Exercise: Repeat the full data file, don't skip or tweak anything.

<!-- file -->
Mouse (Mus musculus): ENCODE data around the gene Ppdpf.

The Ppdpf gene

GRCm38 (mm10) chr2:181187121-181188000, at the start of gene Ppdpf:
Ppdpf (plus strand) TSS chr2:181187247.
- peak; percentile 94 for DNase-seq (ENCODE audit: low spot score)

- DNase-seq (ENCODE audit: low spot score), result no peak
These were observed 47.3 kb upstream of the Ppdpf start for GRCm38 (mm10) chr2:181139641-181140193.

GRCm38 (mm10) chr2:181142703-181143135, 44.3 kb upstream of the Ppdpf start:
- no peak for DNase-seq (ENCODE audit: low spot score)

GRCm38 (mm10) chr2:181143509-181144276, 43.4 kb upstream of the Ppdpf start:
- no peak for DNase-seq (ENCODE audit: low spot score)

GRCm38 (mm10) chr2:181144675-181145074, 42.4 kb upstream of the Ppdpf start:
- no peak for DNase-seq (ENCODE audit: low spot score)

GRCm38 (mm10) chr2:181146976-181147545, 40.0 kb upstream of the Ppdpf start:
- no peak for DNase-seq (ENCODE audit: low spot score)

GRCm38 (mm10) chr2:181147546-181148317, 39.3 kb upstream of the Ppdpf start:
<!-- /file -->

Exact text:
Mouse (Mus musculus): ENCODE data around the gene Ppdpf.

The Ppdpf gene

GRCm38 (mm10) chr2:181187121-181188000, at the start of gene Ppdpf:
Ppdpf (plus strand) TSS chr2:181187247.
- peak; percentile 94 for DNase-seq (ENCODE audit: low spot score)

- DNase-seq (ENCODE audit: low spot score), result no peak
These were observed 47.3 kb upstream of the Ppdpf start for GRCm38 (mm10) chr2:181139641-181140193.

GRCm38 (mm10) chr2:181142703-181143135, 44.3 kb upstream of the Ppdpf start:
- no peak for DNase-seq (ENCODE audit: low spot score)

GRCm38 (mm10) chr2:181143509-181144276, 43.4 kb upstream of the Ppdpf start:
- no peak for DNase-seq (ENCODE audit: low spot score)

GRCm38 (mm10) chr2:181144675-181145074, 42.4 kb upstream of the Ppdpf start:
- no peak for DNase-seq (ENCODE audit: low spot score)

GRCm38 (mm10) chr2:181146976-181147545, 40.0 kb upstream of the Ppdpf start:
- no peak for DNase-seq (ENCODE audit: low spot score)

GRCm38 (mm10) chr2:181147546-181148317, 39.3 kb upstream of the Ppdpf start: